March 1, 2012 Leave a comment
A study highlighted this week by Horizon on BBC2 has become a hot topic. During the programme some research showed that exercise time amounting to only a few minutes a week, can deliver many of the health and fitness benefits of hours of conventional exercise.
What a great headline that makes!
However what exactly is the truth behind that? The news that short bursts of very intense exercise can be good for our fitness is not really new news, a method called Tabata has been around since 1996 and is supposed to improve fitness with just 4 minutes 2-4 times a week.
This new(ish) method is called HIIT, High Intensity Interval Training and one of the studies can be found here: http://www.springerlink.com/content/h774562781l24jq0/
What follows are more thoughts on this as a stand-alone method of exercise rather than a critique of HIIT.
It’s all very well saying 3 minutes but what about the warm-up? If you are about to perform high intensity exercise you need to ensure the body is warm first to prevent injury.Then you have the low intensity recovery periods. Finally after you have performed the exercise you need to cool down and stretch.
Some people are very busy and therefore maximum results for minimum time is always going to appeal but I would counter that the time you put aside to exercise isn’t just about exercise. It’s a perfect time to have a think about things, socialise or just get some fresh air. Making exercise part of your lifestyle means you are also more likely to continue doing it.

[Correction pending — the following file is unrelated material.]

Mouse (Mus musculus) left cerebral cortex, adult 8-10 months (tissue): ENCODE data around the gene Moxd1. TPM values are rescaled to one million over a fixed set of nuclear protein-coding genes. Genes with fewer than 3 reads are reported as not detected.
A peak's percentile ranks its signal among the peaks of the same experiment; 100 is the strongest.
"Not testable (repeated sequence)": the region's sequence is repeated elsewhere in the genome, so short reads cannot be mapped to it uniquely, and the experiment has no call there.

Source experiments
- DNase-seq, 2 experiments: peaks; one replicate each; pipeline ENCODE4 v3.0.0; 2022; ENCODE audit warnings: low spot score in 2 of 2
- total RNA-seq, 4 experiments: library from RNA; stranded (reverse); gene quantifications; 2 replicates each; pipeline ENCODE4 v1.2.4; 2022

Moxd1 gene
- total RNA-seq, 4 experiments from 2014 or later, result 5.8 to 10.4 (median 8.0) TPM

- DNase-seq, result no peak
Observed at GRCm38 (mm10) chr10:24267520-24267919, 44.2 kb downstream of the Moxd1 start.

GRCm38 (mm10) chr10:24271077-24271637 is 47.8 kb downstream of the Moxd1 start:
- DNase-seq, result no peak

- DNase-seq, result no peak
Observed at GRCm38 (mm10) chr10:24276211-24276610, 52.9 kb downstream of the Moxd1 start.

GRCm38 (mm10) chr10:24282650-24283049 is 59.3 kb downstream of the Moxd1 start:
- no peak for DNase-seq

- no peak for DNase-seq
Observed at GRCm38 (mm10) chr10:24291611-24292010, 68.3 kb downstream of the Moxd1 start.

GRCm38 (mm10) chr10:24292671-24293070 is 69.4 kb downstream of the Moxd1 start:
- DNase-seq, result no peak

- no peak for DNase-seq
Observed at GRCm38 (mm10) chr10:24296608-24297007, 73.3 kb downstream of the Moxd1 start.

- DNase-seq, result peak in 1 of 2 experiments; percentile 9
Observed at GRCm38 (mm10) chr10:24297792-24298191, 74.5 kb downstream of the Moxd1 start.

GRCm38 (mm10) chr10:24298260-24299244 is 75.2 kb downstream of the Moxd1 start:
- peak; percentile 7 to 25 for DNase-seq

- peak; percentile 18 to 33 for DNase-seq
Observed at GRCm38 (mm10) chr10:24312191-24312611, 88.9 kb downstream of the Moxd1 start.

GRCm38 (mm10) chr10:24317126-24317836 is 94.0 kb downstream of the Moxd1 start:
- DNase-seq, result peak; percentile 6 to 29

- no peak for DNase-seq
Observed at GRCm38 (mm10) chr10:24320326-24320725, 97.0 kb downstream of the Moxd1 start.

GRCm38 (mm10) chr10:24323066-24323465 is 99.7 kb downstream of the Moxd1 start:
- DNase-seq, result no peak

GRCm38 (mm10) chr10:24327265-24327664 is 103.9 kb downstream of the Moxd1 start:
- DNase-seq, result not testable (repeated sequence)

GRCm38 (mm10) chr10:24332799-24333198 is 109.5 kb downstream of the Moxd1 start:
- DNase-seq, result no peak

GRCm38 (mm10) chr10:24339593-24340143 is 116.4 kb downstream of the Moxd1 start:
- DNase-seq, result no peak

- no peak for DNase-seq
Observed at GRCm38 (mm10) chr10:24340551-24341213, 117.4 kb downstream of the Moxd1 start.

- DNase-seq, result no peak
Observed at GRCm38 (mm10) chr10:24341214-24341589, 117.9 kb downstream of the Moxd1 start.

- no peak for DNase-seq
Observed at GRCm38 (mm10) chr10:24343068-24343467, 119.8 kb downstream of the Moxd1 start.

Doesn’t take into account different levels of fitness
Not everyone will be able to use this method – personally I would only use it on someone used to exercise and as part of a programme with specific goals. This exercise routine could be dangerous to people with certain medical conditions.
If you are not enthusiastic about exercise then working at the level required without motivation might be quite difficult.
I know it’s only a minute so theoretically you won’t have time to get bored, even so the same exercise routine everyday?
Last but definitely not least:
The study shows you could see an increase in insulin sensitivity (therefore reduce the risk of diabetes) and aerobic capacity. However these are not the only measures of fitness. What about strength training or flexibility? Reducing the risk of diabetes, whilst important, doesn’t make you ‘fit’.
So you may think that I am not a huge fan of HIIT, but that isn’t so. It has a place but that place is part of an exercise programme which also contains strength training and flexibility. It obviously does work for some people, and as part of a well rounded fitness programme could make a great addition. It’s just not the magic bullet that everyone is looking for.
For more information on Personal Training please go here Whole Life Fitness, Personal Training for the over 50s. This will open a new browser window.